Huntley High to launch global studies, fine arts academies this fall
Huntley High School students hoping to pursue careers in fine arts and global studies can get a leg up through two new academies launching this fall.
The school currently offers two popular academy programs -- a competitive Medical Academy with 450 students enrolled, and an Engineering Academy with 350 students, officials said.
"We have the largest bio-med program in the state and one of the largest engineering programs," Principal Scott Rowe said. "They give (students) a very tangible potential career path. The two new academies are built on the same concept ... providing students with experience that allows them to immerse themselves into something they are interested and passionate about."
The new Global Academy will challenge students to understand global diversity and become globally responsive, critical and empathetic citizens.
Students will study world cultures, conflicts, societal values and structures and learn to become global citizens through service learning, varied coursework, and travel experiences. They also can specialize in international relations and human rights, government and law, journalism and media, and world cultures and earn an Illinois Global Scholar Certificate.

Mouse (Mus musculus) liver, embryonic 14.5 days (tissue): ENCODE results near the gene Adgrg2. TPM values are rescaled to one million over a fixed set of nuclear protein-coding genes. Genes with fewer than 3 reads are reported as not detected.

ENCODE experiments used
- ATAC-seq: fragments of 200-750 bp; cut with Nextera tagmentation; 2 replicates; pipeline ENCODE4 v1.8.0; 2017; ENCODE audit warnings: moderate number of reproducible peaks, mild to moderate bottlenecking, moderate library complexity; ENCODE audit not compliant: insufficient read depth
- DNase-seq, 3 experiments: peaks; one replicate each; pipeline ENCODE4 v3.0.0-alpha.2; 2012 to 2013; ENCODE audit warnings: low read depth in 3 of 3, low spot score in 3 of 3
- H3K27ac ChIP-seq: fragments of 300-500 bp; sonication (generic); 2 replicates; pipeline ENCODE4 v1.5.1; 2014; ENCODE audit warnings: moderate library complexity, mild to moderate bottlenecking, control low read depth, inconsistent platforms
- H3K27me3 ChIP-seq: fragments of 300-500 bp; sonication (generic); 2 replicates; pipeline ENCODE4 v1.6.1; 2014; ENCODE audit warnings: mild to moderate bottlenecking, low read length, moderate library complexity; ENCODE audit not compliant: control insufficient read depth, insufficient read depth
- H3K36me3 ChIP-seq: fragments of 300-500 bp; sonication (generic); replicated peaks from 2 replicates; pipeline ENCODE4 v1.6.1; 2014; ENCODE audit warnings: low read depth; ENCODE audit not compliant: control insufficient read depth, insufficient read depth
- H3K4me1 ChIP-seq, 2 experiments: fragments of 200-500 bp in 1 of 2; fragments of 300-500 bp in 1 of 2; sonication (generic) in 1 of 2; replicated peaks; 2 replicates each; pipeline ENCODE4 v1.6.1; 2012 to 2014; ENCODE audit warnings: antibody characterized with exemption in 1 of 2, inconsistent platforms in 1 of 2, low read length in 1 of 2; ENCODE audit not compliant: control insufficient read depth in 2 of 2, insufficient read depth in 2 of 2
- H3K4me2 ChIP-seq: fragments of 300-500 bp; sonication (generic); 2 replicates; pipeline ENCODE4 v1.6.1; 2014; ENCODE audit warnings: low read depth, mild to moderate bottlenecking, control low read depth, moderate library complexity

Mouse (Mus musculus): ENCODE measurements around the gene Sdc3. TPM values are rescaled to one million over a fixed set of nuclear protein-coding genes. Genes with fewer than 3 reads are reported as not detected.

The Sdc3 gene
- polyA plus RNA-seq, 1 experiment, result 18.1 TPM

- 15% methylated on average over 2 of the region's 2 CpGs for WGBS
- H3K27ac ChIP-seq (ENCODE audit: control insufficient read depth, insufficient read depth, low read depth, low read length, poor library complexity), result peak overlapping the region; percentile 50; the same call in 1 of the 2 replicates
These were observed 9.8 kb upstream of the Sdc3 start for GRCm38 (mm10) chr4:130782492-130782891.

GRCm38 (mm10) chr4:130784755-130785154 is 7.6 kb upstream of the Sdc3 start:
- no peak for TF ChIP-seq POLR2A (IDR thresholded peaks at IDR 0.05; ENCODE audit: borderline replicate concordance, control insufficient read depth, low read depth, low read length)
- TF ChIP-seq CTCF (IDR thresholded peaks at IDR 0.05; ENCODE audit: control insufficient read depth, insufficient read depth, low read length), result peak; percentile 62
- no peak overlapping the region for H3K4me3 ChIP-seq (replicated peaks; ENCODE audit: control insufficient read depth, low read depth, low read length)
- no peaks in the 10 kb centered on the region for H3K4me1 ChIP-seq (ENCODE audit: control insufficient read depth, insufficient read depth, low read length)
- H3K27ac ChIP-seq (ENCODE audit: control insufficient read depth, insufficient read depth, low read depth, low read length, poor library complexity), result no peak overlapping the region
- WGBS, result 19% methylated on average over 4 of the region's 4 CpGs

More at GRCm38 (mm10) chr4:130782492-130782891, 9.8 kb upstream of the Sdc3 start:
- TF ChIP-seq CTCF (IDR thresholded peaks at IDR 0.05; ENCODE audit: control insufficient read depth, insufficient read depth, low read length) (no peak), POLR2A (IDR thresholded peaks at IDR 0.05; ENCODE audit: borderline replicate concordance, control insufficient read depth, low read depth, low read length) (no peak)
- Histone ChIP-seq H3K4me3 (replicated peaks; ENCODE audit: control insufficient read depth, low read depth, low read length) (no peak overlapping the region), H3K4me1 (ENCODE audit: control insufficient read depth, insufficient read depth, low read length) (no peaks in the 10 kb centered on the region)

"The goal of the Global Academy is about immersing students who are interested in an event and movement of the world to understand what a global society really is and all the working relations that make up our world and how we interact with one another," Rowe said.
Huntley High already offers students opportunities to travel during spring break. In the past, students have been to Belize, China, Costa Rica, Greece, Rome, Spain and Venice, Italy. Officials are planning a trip to Eastern Europe for students to attend an international youth leadership conference.
The academy will provide them real-world experiential learning in their field of interest.
"It will give students a perspective of the world, how they can place themselves in leadership roles to make a positive change," Rowe said. "We are working to develop opportunities for students, job shadowing or mentoring with local government or community organizations."
Students enrolled in the Fine Arts Academy can immerse themselves in a Conservatory Path -- music performance, theater, or visual arts -- and participate in a series of courses and extracurricular activities to gain well-rounded arts education. They will learn new skills, have the opportunity to perform, visit galleries and attend performances, and develop a portfolio before graduation.
Officials anticipate enrollment in the academies initially won't be as large as the medical and engineering pathway programs. They will be open to incoming freshmen and rolled up through senior year of high school. Students can earn points on their transcripts or a certificate of completion.
"It's a great time to be a high school student," Rowe said. "Our students are able to learn and almost dip their toes in the waters of what they are interested in with a much bigger safety net and we can support that process."